Commonly abbreviated as Hb, Hemoglobin, or Heamoglobin, is the iron containing oxygen in our red blood cells which transport metalloproteins. All mammals on earth have hemoglobin, as it is a necessary function in the blood. It contains globin, apoprotien, and four heme groups (organic molecules with one atom of iron attached to each).The gene for the hemoglobin protien can sometimes mutate. This occurence results in one or more of many diseases, but most commonly turns into Thalassemia or Sickle-cell disease.
Heme groups are located in each sub-unit of a hemoglobin molecule. A heme group consists of a single iron atom, held in a heterocyclic ring, commonly known as a “porphyrin”. Oxygen binding takes place in this iron atom. The one iron atom binds itself equally to all four nitrogens in the center of the heterocyclic ring, which lies on one plane. In addition, two bonds perpendicular to the plane on each side, are sometimes formed with the iron to produce the fifth and sixth positions.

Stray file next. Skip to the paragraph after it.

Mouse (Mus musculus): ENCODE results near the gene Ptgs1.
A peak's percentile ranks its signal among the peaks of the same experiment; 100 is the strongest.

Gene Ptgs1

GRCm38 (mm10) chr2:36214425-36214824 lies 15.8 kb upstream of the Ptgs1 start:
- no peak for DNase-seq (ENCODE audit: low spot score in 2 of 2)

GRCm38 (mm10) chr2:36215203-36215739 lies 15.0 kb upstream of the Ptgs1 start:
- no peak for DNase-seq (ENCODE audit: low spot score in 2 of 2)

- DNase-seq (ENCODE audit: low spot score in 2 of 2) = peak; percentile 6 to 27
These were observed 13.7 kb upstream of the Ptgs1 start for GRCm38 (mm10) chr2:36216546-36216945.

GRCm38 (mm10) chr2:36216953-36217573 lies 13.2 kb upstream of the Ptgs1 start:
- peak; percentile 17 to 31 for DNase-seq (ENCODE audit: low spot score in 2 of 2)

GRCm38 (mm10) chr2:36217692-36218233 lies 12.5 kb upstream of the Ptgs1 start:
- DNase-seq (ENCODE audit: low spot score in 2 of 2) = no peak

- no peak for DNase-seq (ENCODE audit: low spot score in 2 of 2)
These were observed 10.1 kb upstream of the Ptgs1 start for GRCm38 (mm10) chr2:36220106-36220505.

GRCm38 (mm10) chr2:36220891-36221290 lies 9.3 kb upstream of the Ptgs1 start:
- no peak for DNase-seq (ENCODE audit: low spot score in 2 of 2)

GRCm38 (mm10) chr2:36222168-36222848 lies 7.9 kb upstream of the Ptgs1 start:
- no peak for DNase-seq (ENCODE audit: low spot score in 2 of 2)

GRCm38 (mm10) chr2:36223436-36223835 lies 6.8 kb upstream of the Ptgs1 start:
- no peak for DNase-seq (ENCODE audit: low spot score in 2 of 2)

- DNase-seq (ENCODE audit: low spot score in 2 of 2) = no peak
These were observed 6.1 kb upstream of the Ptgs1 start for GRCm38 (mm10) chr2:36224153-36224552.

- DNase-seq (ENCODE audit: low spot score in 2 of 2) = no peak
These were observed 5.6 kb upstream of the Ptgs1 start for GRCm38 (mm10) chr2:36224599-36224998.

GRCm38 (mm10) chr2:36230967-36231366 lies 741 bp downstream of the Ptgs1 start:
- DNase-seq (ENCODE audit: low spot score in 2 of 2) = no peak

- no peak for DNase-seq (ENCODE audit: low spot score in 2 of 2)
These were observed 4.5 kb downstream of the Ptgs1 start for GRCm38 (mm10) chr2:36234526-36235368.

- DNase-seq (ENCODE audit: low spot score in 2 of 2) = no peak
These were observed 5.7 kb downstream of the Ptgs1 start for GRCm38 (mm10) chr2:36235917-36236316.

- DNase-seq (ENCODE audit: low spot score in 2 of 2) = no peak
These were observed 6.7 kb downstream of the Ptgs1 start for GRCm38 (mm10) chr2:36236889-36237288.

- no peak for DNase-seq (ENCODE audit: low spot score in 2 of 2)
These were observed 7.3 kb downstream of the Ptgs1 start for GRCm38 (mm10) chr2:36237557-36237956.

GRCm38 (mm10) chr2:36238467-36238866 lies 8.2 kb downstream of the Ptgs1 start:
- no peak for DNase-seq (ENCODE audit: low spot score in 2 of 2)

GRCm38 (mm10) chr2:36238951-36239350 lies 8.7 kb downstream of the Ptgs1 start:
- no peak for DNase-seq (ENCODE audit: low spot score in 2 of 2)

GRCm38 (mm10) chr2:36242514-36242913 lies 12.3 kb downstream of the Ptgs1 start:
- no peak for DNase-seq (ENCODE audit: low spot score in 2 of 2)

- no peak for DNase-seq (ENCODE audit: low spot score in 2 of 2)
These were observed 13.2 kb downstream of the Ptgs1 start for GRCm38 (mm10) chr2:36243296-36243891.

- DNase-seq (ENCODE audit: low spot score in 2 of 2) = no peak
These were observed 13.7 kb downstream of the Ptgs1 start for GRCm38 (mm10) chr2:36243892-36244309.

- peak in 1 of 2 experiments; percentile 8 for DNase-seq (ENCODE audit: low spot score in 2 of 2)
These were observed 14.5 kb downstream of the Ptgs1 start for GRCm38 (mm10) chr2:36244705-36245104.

The name hemoglobin comes from “heme” and “globin”. Globin is a generic term used for a globular protein. Since any single subunit of hemoglobin is made of a heme imbedded in a globular protein, the name makes perfect sense. There are many heme containing hemoglobins and proteins. Hemoglobin A is the most commonly known.
In adults, the most common hemoglobin is a tetramer (hemoglobin containing 4 subunit proteins) called hemoglobin A. The subunits are similar in structure, and approximatly the same size. Each subunits molecular weight is about 16,000 daltons, for a total combined molecular weight in the tetramer of approximatly 64,000 daltons. A single heme is contained in each subunit of hemoglobin, so that the overall binding capacity of human adults hemoglobin for oxygen is four oxygen molecules.